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Wednesday, May 5, 2010

OK I'm ready to go


was fussing and futzing all day about what/whether to post something. then I looked under my mousepad where I remembered I'd stuck a piece of paper with a few ready-to-go topics. then it re-hit me.

- digital sales vs. CD

o snap that's right!

With Canadian copyright laws poised (by who in who's ear, exactly?) to get even more restrictive and to expand and build enforcement mechanisms and in effect, create new crimes endemic to society,

I want to talk about what art is worth.

It is certain, because I have lived it, that true artists create art no matter what. They'll eat nothing but ramen noodles for a month to afford a proper mic, or stuff it all inside until the loopholes in the storm of what might be happening in their personal life open just enough for them to revisit their most elevated condition: getting caught up in the act of creation.

At some point most will make a decision to sell their art, or else just do it privately. (I knew a guy who worked in the kitchen who played metal guitar, he was amazing and knew everything about it, but he really just wanted to do it for himself, I guess, so he did. He worked in the damned dish pit and was happy in himself because he had that to look forward to at the end of his day.)

Artists who want to sell art are basically left/stuck with a retail question: how the F#%$ do I pick a number?

I could get way sidetracked right now. But instead I will bring my head around to my original, galvanizing point:

- digital sales vs. CD

o snap that's right!

This is why I like working in production. I am privy to all sorts of experiential technical stuff about how production materials, namely paper, paperboard/cardboard and plastic, travel around a production shop and what effort is necessitated and roughly how dear it's to be.

And so you could say, I dunno, "It's going to cost $2.46 for each copy of your book." (You are responsible for distribution, for the sake of argument.) "If you want to make a profit, assuming no other expenses, you need to charge at least $2.47 per copy." A lot of people will go on to impudently charge $18.50 or $21.

But speaking for myself: How the F#%$ do you pick a number?

Here's another total poser for comparison: how much do you charge to download an mp3? It takes $0.00 to fabricate one, unless you get into web hosting expenses and that sort of bullshit.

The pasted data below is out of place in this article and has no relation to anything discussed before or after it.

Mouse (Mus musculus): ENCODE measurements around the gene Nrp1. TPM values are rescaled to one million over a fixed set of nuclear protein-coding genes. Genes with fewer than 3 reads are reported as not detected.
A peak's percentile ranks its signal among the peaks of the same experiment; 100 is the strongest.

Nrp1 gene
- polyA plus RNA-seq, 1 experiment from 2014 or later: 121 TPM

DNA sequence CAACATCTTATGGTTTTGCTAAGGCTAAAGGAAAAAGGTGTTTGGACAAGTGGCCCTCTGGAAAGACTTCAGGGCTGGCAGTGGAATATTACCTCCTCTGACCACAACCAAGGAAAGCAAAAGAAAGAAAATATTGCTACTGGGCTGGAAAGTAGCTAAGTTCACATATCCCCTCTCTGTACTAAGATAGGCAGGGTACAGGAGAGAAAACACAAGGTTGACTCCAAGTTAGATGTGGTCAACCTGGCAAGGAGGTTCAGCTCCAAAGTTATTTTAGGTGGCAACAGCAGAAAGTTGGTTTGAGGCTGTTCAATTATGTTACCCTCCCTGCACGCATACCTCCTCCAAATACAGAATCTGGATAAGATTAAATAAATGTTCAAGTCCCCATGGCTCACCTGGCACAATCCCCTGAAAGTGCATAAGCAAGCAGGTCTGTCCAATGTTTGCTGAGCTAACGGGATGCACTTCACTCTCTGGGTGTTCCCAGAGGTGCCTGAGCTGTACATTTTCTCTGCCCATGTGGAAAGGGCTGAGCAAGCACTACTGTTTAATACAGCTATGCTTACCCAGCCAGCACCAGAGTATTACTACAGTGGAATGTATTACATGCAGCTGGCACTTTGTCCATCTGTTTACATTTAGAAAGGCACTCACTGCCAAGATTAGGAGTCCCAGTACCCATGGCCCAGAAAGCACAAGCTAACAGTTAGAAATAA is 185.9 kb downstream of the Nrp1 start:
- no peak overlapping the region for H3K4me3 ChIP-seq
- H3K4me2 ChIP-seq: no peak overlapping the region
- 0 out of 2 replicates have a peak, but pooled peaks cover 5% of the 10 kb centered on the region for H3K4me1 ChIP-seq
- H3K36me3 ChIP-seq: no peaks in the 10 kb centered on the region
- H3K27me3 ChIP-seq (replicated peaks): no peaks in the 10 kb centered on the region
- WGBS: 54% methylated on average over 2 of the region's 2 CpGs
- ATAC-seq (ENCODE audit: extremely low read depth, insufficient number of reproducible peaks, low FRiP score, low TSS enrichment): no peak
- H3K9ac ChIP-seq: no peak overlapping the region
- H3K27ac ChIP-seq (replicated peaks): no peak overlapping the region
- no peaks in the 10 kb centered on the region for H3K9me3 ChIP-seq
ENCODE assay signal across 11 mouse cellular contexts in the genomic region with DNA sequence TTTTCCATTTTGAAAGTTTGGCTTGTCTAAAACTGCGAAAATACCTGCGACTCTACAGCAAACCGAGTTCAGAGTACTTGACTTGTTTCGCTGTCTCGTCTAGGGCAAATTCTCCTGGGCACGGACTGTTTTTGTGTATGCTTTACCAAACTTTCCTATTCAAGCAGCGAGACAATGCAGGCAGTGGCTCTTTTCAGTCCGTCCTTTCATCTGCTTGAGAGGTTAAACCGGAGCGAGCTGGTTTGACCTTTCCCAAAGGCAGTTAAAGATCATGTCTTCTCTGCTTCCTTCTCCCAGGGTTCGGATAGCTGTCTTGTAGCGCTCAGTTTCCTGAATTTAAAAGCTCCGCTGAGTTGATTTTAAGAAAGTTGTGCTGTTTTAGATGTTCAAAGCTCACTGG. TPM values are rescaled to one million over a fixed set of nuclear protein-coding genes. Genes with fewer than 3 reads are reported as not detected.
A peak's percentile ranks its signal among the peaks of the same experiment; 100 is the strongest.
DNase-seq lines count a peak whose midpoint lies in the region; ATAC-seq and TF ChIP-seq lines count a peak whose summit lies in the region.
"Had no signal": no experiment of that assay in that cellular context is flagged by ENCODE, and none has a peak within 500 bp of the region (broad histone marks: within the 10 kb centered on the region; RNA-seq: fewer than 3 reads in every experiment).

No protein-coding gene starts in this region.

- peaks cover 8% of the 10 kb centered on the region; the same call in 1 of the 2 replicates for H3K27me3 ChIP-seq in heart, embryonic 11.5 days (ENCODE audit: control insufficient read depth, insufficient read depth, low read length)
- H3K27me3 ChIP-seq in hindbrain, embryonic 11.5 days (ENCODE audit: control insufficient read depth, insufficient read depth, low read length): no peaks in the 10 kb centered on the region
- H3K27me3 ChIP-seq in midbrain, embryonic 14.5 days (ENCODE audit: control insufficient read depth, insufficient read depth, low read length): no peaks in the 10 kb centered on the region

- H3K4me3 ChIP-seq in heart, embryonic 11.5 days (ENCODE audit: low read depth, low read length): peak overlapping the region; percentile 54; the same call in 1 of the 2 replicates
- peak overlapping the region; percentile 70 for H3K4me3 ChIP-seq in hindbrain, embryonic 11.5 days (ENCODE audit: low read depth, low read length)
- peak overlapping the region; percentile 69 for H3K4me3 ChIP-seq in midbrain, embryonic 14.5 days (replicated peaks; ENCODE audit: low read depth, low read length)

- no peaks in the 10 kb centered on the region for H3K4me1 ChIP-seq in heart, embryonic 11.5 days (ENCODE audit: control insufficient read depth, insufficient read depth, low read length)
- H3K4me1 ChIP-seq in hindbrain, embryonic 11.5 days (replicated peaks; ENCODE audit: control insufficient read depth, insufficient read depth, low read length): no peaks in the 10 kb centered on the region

Either way, really, one ultimately has to decide on some arbitrary symbolic amount as a reward for your artist, or if you are the artist, yourself. I hate doing that.

Most people don't know what materiel goes into making art. Most of us have little idea of each others' particular living expenses. So most people cannot make an informed decision on a useful and fair price for, say, the download of an mp3. So when it comes to choosing the amount of the reward, (as much as I love giving stuff away for free, I need more room to work to make even better stuff for you) I would rather specify it myself than trust the purchaser to pick an amount commensurate with the worth of the song and their own means. (Free is still easiest on the food budget, there's no denying it.)

Let's see if I can figure out how to choose fairly, for the sake of anyone still bristling over my use of the word 'trust'. ;))) and of course, for future generations ;P

by total round-numbers tally, I averaged 1 album / year for oh, three full-length albums. During each year let's say I spent the better part of 100 hours working on the album. I was doing everything myself with guerilla equipment and shit I had lying around.

Skilled labour in a life-long career should get I dunno, $35 / hour, before taxes? So in a year, that's $3500 (before TAXES) to make an album. Divide by oh, 11 tracks / album is $318 to make each track.

Multiply that by my obvious chops. I am seasoned! $500 a track!!! Whatever!!!!!

Now divide by the astronomical number of people magically and wonderfully enabled to obtain an mp3 on the internet(!!yay since so many people might potentially get a hold of my music, there's no need to be miserly)

Divide by the astronomical majority of people who have never heard of me (symbolizing risk to prospective buyers).

And just to be fair, divide by the people who never download my music. I'd say you have about 99¢ a download.

So on behalf of everyone at the Bullshit Math Bureau, and on behalf of all starving and non-starving artists, let's make it a tiny bit less than a buck for a song (before tax) and pay the artists, to comfort them; maybe we will buy food then, and like, candles; and we will feel buoyed and calm and assured and HAPPY! and confident and set to work making something else amazing for you.

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